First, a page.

indices in the array whose sum equals the input parameter sum. If there
exists two entries in the array that sum together to equal the input
parameter of sum, then return true, otherwise return false. what's the
most efficient implementation?

My question is can we have a better worse case runtime of O(n²) ??
I'm thinking that in the worse case, you'd have to compare each index
against all the other indices and test each sum until you find one that
matches the input sum. In the worse case, there will be no pair of
indices that equal the input sum parameter. Am I overlooking a very
basic trick? I figured with all the sharp people in here, somebody can
discern whether I'm off base or not :)

Here's the sample implementation I was thinking of:
bool MyPairSum(int [] array, int sum)
{
for (int i = 0; i < array.Length; i++)
{
for (int j = i + 1; j < array.Length; j++)
{
if ( array[i] + array[j] == sum)
return true;
}
}
return false;
}
Tks, Karan S.

Apr 27 '06 #14
It does seem like there's no way around checking all possibilties
unless some other data structure was involved. I was trying to cut down
on comparisons/summations by eliminating the first element, then the
second, so the over run time would be on the order of

n ( n - 1 )
----------------
2

in the worse case, which basically is O(n²).

comparisons: 1 with 2, 1 with 3, 1 with 4, 2 with 3, 2 with 4, 3 with 4
(done, all combos tested). You wouldn't compare 1 with 1, 2 with 2, and
the like since they're not different indexes. worse case runtime = 1/2
n² which amounts to O(n²) unfortunately.

Greg Young [MVP] wrote:
Also O(n^2) is talking about the worst case ... you have provided the best
case as a comparison ...

to compare the worst case in this problem you would actually be looking at
iterations on a miss ..

array 1,2,3,4 sum 12
array 3,2,1,4 sum 12

in the onsorted case you have O^2 (loop through all twice) .. 16

in the sorted case you would be with almost no effort at 9 comparisons on
the worst case as it would allow you to do the simple change in the original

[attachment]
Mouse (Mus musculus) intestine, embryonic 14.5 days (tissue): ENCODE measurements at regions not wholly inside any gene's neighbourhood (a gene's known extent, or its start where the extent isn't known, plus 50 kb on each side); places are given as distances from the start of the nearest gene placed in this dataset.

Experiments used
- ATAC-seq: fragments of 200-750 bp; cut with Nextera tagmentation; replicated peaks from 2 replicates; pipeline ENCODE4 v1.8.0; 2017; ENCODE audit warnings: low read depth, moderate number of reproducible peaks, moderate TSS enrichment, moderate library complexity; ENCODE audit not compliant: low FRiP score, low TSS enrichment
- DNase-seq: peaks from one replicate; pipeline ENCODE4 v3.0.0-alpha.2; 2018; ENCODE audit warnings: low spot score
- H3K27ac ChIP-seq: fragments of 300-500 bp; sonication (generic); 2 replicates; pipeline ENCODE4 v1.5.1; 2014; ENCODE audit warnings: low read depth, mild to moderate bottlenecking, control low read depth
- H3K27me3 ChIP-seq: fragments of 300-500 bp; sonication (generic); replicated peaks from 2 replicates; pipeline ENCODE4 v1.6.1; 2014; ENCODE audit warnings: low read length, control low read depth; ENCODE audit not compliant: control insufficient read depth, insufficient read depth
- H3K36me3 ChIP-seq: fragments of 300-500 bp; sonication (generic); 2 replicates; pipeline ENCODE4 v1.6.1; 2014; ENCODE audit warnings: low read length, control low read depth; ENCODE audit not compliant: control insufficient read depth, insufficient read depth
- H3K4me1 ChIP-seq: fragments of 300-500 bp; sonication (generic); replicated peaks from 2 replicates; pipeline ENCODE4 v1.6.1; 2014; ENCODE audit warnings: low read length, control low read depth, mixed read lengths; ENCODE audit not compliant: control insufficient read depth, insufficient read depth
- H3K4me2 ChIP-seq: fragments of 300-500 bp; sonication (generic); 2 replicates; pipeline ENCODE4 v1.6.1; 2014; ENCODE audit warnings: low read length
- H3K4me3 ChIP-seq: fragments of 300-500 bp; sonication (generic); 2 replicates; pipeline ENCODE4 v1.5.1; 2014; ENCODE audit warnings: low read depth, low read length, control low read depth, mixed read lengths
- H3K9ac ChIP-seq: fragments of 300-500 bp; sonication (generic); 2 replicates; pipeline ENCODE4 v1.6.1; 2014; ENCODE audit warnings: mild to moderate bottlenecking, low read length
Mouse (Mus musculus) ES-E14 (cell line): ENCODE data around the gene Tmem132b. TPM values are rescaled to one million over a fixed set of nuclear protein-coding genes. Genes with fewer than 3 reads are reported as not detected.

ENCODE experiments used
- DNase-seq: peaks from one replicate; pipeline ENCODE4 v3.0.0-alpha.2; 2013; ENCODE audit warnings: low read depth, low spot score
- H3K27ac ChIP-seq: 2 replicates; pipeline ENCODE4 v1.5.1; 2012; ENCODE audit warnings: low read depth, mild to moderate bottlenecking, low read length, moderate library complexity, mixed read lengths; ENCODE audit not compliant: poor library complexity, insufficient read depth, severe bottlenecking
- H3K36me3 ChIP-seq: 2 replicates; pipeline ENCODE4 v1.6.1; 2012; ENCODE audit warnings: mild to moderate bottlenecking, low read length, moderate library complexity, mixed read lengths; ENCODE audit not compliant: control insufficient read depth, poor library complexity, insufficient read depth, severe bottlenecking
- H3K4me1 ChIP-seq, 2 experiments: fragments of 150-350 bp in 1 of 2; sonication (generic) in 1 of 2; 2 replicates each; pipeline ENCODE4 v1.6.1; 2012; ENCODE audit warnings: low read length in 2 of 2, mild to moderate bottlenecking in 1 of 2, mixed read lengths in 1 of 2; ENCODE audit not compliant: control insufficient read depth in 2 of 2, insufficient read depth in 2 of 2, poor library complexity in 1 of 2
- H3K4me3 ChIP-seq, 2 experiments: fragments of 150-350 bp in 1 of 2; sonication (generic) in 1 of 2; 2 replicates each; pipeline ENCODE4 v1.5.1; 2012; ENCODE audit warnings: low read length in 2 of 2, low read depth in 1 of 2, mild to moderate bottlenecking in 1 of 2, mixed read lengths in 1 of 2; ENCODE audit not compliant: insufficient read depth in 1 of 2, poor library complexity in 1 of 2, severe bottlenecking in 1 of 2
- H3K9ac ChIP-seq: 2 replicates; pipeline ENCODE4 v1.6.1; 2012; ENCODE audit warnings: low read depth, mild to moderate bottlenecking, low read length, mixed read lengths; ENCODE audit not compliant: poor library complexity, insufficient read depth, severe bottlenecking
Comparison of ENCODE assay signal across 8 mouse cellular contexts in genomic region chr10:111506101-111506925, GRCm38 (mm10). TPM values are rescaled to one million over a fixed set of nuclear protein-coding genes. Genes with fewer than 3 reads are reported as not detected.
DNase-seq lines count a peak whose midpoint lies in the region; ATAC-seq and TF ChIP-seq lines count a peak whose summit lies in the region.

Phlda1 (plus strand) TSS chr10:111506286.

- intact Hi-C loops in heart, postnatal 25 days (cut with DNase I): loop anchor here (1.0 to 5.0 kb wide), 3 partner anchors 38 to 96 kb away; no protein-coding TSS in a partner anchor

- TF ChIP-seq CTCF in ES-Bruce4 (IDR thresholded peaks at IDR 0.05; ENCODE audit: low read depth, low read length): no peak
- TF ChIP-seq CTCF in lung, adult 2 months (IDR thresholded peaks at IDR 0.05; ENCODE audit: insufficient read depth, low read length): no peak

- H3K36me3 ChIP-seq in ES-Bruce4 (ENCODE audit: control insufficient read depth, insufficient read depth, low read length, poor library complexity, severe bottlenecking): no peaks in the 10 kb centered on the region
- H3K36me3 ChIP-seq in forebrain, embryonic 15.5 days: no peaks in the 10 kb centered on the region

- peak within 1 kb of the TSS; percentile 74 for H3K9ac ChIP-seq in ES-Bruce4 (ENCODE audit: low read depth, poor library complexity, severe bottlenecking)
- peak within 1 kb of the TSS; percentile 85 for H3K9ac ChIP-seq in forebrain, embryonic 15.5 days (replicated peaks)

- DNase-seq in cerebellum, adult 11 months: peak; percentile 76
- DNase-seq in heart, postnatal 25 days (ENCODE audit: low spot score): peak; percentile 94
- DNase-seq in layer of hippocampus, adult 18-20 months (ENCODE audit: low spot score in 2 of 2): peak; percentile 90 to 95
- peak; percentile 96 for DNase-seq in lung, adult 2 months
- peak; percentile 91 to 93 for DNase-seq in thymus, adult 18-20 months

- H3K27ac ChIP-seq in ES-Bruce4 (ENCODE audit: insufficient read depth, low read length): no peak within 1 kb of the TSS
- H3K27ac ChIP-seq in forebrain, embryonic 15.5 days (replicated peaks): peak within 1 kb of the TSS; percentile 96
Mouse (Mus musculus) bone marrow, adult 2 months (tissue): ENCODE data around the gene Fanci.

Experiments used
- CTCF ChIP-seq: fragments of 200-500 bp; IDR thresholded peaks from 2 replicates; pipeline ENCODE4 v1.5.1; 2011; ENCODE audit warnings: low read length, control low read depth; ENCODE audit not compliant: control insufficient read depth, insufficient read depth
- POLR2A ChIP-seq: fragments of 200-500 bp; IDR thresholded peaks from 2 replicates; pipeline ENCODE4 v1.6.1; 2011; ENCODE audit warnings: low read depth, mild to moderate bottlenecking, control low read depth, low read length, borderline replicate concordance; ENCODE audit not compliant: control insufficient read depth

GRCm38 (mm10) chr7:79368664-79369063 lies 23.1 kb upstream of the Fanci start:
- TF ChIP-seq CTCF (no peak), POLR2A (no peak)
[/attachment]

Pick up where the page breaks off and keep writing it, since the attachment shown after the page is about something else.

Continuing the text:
code (use i+1 for j instead of 0)
"MSDN" <sq**********@hotmail.com> wrote in message
news:%2****************@TK2MSFTNGP03.phx.gbl...
This is Sorted
array 1,2,3,4 sum = 5

This is not Sorted
array 1,4,2,3 sum = 5

Which one is faster??

SA

"Greg Young [MVP]" <Dr*************@hotmail.com> wrote in message
news:OM*************@TK2MSFTNGP05.phx.gbl...
If the data were sorted you could do much better. If they are not sorted
you
would have n^2 as your worst case as you have to check every index of the
array for each value.

even so you could still do slightly better by only issuing a single
instead of a operation on every iteration ... see example.

bool MyPairSum(int [] array, int sum)
{
for (int i = 0; i < array.Length; i++)
{
int need = sum - array[j];
for (int j = 0; j < array.Length; j++)
{
if (array[j] == sum)
return true;
}
}
return false;
}

Also your code has failure modes because int j = i + 1 ... what about the
following data?

array 0,1,2 sum = 3 by using i+1 you say it doesn't exist.

Another quick question ... what should the behavior be for the following?

array 1,2,3,4 sum = 5

Cheers,

Greg

<ka**********@gmail.com> wrote in message
Hey all,
I was asked this question in an interview recently:

Suppose you have the method signature

bool MyPairSum(int [] array, int sum)

the array has all unique values (no repeats), your task is to find two
indices in the array whose sum equals the input parameter sum. If there
exists two entries in the array that sum together to equal the input
parameter of sum, then return true, otherwise return false. what's the
most efficient implementation?

My question is can we have a better worse case runtime of O(n²) ??
I'm thinking that in the worse case, you'd have to compare each index
against all the other indices and test each sum until you find one that
matches the input sum. In the worse case, there will be no pair of
indices that equal the input sum parameter. Am I overlooking a very
basic trick? I figured with all the sharp people in here, somebody can
discern whether I'm off base or not :)

Here's the sample implementation I was thinking of:
bool MyPairSum(int [] array, int sum)
{
for (int i = 0; i < array.Length; i++)
{
for (int j = i + 1; j < array.Length; j++)
{
if ( array[i] + array[j] == sum)
return true;
}
}
return false;
}
Tks, Karan S.

Apr 27 '06 #15
Did you mean to type

int need = sum - array[ i ];

??
On Thu, 27 Apr 2006 00:47:56 -0400, "Greg Young [MVP]"
<Dr*************@hotmail.com> wrote:
I think you are missing the point about the subtraction part ..

You lower your constant by using the code as I wrote it .. by doing the
subtraction up front you avoid doing the additions.

on a given iteration yours ... is j comparisons + j additions .. mine is j
comparisons + 1 subtraction.

bool MyPairSum(int [] array, int sum)
{
for (int i = 0; i < array.Length; i++)
{
int need = sum - array[j];
for (int j = i+1; j < array.Length; j++)
{
if (array[j] == need)
return true;
}
}
return false;
}